I did do an early on class with him, and he knows his obedience very well. He can do all basic obedience very well, and he walks in the heel position on all walks.
I love the Nothing in Life is Free! I follow through on this with all interactions. I recognized 4 weeks ago my 7 yr old (which is the least assertive person in our house) needed to follow through on this better, and over the last 4 weeks we have spent a lot of time on the relationship between them. Now I carefully watch all interactions between them to make sure the puppy isn't getting away with inappropriate behavior. When playing fetch, he has to sit before the ball is thrown, before eating he has to sit and wait patiently, before going through doors or exiting the crate sit-stay.

As for the resource guarding I was caught by surprise. This specific puppy is another intact male, and they've played about dozen times. Usually my puppy is quick to submit to other dogs, but not with this individual. We have not met up with them since.

We're a super active family, and I spent A LOT of time on socialization. When he does appear protective in public a quick command (sit, look, down, etc) redirects him quickly and he's focused on me, no longer concerned with the stranger. All but the one exception a little more than a week ago.

Thanks for all your advice/thoughts so far...please keep them coming.
Last edited by LilianRose on Mon Mar 06, 2017 8:31 pm, edited 1 time in total.
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Re: How concerned should I be?

Postby moscowitz » Mon Mar 06, 2017 7:58 pm

Good luck. 6 months still a puppy and let it be a puppy. Repetition
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Re: How concerned should I be?

Postby BrianK » Sun Mar 19, 2017 7:11 pm

To add to the previous comments of good sound advice...

We have multiple dogs in the house and 7 year old son along with multiple friends possibly at a time in our house.

My suggestion reinforces the notion you need to be the pack leader. Take this a step further, the seven year old also needs to be ahead of the dog in your pack. One of the best ways to do this is at feeding time at an early age. You will need to supervise this but I have all my dogs sit while my son puts the food out. I also give my son a signal and he releases the dogs for the food. If you already have food aggression I would not suggest this though. The same concept in training (with the 7 year old being the trainer or perceived trainer) can be done with treats and standard obedience (sit, stay, here, down...).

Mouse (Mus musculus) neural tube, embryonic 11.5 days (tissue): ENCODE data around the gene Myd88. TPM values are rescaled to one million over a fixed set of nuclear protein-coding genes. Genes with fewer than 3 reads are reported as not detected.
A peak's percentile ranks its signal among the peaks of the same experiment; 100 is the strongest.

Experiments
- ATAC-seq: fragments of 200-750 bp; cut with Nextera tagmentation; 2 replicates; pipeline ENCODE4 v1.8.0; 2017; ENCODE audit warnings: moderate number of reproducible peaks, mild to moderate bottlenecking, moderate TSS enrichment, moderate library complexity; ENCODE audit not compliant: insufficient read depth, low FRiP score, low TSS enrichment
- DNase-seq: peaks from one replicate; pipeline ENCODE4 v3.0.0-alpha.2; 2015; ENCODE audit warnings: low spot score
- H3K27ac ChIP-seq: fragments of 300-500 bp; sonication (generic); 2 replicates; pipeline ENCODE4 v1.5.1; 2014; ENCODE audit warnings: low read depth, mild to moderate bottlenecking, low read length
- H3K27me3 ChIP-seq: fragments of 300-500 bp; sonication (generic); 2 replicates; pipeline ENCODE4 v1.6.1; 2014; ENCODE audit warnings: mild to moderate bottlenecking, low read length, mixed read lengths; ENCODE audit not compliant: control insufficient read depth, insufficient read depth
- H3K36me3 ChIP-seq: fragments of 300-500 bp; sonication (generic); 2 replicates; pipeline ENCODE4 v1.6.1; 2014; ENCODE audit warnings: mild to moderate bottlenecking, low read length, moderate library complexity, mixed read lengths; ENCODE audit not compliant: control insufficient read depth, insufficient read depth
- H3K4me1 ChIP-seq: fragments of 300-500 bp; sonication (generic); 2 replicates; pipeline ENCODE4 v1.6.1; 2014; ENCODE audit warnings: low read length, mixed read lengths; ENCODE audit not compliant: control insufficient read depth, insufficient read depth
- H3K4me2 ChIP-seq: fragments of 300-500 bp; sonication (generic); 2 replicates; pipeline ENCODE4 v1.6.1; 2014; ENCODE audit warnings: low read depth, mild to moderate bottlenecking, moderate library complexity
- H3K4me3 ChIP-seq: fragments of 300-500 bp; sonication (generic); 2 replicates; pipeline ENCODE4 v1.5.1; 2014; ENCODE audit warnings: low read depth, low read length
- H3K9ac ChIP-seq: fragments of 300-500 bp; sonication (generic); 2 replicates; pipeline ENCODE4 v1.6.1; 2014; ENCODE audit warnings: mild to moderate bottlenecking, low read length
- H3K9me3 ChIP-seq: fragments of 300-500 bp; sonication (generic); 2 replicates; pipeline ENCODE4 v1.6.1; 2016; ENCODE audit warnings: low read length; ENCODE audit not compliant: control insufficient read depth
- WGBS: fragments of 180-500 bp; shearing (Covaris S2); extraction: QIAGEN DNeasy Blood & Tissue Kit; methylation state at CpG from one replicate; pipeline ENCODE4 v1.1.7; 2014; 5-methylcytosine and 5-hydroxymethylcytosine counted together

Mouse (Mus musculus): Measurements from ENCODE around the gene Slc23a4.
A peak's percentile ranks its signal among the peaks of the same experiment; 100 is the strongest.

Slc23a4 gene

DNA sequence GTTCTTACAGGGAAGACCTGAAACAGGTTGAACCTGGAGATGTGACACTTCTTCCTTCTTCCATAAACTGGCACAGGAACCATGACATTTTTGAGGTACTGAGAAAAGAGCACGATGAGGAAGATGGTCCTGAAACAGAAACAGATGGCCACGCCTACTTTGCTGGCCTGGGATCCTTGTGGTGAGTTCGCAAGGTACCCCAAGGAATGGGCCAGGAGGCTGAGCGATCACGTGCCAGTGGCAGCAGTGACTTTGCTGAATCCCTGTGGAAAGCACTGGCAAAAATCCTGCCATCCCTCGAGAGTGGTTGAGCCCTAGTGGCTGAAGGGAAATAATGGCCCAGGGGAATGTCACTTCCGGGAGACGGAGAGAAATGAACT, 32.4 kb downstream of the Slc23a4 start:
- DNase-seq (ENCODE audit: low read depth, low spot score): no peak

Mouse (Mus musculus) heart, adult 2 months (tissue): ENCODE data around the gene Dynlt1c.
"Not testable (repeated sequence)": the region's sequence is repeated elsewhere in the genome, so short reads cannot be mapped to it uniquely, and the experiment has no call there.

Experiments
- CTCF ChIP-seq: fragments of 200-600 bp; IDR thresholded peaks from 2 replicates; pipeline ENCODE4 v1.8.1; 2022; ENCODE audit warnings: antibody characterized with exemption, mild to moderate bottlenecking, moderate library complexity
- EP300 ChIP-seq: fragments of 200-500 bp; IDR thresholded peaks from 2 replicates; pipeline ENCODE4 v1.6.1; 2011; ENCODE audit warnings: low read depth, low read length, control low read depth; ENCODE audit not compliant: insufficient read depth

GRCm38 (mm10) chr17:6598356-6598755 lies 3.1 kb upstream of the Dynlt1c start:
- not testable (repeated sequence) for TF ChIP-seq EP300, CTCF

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Re: How concerned should I be?

Postby WMRk9 » Mon Oct 16, 2017 9:57 pm

I am new to the site so folks, take what I say with a grain or salt, or the whole damn shaker. anyhow, heres my take on things.
this is coming from a person who works with very confident, fight driven, high prey dogs. Finding myself as leader is a must.

I started my training in the old school yank and crank mentality. Compulsion this, compulsion that. If he shows any sign of aggression towards you , roll him, if he bites you, string em up!.

what we have learned over the years, understanding your and your families safety is paramount, is that, maintaining a lead roll in a pack is not based on a single fight (in the dogs eyes0, but in taking control in the dogs life all over.

1) I do not like dog parks. You may think you are socializing your dog, but do some research and learning on dog body language and communication and go sit by a dog park for a bit and just watch. dogs are pack animals, all dog parks to me are is a big arena of dogs working for places in pack structure and with dogs always changing, its its a never ending cycle.

2) you need to keep things structured, feeding times, break times, where he can and cant go, where he can and cant lie. Make him work for his food. Nothing is free and everything is worked for, and everything comes from the folks above him in the pack.

3) the biggest mistake I see people doing is lacking consistency and structure in obedience. As dopey as it sounds, sit means sit.
after commands are taught and proofed and the dog shows they understand the command, you cannot let them give you the middle finger. Do not give a command you cannot immediately reinforce and do so swiftly and solidly without much or any personal conflict, it does not need to be personal. all of these things can be done and show the dog you are the leader. as you establish yourself as leader, let the dog know who else is leader.